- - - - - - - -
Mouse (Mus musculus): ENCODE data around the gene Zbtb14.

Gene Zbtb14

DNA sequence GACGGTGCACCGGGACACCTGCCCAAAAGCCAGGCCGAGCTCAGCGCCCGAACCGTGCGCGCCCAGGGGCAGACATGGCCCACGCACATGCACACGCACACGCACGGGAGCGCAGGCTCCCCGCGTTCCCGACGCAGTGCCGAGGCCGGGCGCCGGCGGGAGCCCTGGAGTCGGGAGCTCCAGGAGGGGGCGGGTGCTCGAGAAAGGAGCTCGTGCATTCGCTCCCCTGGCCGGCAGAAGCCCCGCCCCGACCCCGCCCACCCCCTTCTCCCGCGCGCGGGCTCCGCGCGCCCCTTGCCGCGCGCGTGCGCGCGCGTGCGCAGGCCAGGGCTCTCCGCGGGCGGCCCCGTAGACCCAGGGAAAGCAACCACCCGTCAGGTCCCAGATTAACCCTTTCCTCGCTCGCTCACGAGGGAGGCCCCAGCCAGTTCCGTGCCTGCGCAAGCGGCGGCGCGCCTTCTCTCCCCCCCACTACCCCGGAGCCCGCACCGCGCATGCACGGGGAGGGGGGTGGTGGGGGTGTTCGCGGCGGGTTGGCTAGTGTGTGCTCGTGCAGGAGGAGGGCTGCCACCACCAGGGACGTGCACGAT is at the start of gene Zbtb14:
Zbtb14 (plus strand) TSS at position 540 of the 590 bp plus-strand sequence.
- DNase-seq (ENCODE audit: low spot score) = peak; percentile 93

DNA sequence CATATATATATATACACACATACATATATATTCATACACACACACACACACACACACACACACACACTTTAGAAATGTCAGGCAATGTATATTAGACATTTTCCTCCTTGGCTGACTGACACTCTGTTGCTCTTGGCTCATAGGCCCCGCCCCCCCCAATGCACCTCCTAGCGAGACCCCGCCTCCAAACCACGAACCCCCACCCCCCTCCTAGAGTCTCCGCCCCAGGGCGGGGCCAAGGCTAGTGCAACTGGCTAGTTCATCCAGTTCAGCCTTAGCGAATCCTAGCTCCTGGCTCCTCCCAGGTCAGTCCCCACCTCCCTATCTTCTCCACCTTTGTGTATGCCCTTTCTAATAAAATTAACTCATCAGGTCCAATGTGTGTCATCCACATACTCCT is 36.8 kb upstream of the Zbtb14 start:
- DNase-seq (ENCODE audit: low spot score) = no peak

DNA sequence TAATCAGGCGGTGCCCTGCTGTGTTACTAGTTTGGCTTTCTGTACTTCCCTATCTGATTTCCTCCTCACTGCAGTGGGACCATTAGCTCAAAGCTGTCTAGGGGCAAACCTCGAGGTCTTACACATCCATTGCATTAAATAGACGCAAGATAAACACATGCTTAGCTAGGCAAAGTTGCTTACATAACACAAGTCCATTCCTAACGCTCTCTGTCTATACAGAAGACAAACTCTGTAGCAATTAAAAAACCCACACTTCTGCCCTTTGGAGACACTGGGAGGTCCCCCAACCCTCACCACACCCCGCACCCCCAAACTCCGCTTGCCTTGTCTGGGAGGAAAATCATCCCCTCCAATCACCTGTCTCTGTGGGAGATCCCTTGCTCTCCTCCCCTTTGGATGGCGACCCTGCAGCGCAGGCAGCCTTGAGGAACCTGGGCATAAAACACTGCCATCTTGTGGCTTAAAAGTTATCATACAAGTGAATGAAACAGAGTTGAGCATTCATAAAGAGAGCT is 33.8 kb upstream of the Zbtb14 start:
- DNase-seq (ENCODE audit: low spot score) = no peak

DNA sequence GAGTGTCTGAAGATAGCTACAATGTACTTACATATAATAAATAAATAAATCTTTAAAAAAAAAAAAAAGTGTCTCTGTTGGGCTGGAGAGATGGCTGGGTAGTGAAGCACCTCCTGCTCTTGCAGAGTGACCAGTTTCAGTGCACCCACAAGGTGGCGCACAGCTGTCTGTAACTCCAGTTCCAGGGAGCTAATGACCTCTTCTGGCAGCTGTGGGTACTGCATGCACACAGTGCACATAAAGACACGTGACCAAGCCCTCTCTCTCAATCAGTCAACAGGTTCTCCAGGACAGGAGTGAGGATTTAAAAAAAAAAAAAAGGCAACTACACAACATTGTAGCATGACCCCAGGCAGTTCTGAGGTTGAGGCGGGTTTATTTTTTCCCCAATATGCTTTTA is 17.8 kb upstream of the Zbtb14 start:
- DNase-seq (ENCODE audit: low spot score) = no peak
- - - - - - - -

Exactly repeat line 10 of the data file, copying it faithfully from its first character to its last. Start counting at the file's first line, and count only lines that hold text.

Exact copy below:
DNA sequence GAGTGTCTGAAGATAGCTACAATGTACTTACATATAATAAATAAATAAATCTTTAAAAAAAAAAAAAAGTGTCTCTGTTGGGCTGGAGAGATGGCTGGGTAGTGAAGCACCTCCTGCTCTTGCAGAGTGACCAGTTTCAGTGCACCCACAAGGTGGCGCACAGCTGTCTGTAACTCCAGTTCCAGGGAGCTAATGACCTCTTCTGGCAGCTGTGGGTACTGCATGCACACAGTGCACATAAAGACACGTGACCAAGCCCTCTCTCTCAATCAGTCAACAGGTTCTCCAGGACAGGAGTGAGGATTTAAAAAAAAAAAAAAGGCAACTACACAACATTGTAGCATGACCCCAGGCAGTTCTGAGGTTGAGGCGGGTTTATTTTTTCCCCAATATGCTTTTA is 17.8 kb upstream of the Zbtb14 start: